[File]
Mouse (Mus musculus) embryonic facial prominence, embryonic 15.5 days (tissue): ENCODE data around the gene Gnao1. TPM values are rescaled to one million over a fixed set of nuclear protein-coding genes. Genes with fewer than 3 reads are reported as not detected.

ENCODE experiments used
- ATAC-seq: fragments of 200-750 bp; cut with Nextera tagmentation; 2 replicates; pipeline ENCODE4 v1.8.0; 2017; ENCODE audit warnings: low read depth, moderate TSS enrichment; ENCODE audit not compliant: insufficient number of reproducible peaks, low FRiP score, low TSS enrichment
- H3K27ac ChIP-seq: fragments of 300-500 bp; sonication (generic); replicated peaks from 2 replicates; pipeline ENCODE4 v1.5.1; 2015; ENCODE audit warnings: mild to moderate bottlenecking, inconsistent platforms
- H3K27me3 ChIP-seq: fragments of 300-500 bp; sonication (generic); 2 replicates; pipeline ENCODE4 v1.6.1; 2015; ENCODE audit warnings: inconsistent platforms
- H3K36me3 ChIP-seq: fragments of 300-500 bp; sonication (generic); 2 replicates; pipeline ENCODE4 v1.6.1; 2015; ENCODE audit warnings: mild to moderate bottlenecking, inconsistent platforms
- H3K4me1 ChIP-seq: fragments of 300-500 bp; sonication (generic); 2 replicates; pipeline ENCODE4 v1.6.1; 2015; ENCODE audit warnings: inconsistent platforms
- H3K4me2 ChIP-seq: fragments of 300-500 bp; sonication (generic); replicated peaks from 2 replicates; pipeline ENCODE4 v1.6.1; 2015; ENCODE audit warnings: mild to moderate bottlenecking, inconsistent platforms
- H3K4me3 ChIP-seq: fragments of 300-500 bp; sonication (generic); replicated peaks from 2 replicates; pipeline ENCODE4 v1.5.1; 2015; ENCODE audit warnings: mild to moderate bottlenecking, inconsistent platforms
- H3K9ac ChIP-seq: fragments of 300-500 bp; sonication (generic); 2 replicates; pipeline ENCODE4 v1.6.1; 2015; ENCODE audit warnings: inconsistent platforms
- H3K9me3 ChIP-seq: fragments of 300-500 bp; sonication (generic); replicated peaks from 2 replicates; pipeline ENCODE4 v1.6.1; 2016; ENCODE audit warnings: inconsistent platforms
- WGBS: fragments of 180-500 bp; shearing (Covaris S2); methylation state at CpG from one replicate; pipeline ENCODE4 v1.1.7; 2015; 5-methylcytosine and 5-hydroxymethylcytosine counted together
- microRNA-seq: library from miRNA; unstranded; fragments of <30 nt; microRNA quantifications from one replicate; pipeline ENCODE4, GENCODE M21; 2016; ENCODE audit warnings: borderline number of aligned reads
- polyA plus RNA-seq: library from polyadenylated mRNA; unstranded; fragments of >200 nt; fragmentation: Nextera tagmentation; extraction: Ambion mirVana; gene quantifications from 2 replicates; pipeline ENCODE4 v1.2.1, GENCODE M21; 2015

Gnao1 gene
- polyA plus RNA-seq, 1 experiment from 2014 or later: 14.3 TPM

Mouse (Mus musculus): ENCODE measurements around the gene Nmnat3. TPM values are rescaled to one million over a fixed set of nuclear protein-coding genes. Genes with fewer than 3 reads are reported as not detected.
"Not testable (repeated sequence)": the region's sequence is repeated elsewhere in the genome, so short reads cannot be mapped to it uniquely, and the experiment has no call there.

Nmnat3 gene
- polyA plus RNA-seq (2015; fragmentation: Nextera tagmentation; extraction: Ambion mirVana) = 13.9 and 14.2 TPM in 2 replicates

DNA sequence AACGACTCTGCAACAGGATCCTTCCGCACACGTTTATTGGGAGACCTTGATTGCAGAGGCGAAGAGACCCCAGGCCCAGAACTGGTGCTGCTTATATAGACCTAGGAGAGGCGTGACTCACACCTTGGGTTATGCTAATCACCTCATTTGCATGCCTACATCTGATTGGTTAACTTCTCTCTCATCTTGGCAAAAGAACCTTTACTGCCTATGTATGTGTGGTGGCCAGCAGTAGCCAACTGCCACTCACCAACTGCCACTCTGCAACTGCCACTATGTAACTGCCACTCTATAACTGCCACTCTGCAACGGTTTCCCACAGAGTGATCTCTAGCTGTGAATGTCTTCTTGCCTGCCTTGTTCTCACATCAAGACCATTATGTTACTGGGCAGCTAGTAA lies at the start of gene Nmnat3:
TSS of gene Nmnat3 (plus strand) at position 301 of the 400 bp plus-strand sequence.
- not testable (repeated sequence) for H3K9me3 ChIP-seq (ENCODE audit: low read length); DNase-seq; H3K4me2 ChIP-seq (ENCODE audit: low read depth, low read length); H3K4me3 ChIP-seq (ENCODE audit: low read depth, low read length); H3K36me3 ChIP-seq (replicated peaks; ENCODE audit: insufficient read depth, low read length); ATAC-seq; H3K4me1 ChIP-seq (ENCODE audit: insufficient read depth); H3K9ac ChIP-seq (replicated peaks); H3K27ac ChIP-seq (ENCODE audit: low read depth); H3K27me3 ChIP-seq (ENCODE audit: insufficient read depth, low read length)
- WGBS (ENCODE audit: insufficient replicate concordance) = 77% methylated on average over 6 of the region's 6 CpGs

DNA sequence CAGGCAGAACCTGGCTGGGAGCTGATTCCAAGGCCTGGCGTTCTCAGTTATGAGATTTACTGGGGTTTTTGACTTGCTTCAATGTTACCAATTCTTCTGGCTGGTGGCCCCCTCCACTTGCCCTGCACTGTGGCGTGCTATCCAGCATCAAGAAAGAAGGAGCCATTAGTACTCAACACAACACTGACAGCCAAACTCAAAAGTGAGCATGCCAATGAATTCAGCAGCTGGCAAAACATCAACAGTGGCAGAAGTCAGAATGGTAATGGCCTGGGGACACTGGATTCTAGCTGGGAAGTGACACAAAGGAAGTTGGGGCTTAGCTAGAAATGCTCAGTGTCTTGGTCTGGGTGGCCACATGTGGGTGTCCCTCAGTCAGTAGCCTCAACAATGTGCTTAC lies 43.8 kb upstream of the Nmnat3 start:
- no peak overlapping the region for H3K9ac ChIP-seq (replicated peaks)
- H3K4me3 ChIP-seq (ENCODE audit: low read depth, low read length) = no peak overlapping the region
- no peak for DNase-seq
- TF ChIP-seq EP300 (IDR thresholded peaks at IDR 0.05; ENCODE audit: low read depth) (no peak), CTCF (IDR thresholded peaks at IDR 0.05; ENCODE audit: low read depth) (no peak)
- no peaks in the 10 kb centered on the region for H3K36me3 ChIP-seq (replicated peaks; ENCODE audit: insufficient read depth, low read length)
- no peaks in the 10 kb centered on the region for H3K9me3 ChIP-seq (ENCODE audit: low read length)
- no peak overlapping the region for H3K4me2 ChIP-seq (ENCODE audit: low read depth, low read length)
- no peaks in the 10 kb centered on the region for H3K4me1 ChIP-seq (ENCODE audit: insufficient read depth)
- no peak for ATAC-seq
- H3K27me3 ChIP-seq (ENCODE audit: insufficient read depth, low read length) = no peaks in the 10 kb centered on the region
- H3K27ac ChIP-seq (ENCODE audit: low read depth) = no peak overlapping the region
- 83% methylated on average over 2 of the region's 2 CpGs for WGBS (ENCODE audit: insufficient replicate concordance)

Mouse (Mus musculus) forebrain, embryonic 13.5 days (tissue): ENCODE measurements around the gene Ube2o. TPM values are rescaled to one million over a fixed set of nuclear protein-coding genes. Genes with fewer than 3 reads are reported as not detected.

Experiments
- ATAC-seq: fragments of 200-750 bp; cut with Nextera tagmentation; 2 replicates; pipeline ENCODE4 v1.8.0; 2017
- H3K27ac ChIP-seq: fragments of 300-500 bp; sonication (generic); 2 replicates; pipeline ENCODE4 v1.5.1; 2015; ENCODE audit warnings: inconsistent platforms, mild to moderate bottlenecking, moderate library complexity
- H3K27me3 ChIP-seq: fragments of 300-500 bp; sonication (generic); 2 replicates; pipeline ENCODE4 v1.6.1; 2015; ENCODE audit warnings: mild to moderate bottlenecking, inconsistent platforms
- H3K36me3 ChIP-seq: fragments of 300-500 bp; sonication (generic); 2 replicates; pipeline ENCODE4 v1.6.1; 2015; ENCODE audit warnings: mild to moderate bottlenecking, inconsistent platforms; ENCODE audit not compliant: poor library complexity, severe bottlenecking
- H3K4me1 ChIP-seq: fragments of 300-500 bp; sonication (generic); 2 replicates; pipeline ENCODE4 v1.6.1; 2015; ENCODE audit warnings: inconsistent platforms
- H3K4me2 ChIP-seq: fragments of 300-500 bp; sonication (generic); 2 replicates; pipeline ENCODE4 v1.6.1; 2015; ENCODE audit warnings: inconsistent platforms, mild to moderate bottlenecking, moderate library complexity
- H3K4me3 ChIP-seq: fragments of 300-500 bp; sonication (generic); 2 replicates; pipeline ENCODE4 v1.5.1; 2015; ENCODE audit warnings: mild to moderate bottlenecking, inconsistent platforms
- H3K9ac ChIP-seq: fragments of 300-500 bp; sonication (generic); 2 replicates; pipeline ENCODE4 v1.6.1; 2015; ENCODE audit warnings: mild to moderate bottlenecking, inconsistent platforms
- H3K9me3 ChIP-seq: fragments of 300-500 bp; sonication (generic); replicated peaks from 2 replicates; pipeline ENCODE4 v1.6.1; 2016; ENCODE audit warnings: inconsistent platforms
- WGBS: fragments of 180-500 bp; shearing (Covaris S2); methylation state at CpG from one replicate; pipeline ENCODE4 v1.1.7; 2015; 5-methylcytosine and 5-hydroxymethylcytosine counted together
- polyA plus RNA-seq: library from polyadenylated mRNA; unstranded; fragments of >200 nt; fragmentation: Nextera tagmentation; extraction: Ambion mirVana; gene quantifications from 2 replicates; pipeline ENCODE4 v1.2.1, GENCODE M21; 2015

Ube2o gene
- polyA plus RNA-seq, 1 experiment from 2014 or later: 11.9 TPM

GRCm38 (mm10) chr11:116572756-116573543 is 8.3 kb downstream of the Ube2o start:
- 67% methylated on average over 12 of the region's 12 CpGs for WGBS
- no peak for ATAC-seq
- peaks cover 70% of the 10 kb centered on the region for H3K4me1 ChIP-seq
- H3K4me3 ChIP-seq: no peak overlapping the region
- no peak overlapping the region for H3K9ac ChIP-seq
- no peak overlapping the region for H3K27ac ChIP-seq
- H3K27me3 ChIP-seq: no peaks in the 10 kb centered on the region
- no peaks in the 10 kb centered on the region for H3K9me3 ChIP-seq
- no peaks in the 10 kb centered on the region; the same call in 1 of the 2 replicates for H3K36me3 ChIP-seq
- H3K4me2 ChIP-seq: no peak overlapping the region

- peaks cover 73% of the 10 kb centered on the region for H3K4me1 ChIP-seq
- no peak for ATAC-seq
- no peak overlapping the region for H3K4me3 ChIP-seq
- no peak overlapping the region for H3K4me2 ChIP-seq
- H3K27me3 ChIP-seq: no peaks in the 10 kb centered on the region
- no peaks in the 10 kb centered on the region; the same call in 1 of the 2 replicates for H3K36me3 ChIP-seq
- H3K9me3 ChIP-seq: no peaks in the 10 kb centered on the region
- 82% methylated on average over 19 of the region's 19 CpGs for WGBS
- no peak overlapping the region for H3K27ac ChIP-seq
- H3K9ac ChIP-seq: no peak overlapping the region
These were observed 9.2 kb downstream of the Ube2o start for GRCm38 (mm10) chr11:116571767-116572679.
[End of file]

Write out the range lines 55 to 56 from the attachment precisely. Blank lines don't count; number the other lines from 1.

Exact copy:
- no peak for ATAC-seq
- peaks cover 70% of the 10 kb centered on the region for H3K4me1 ChIP-seq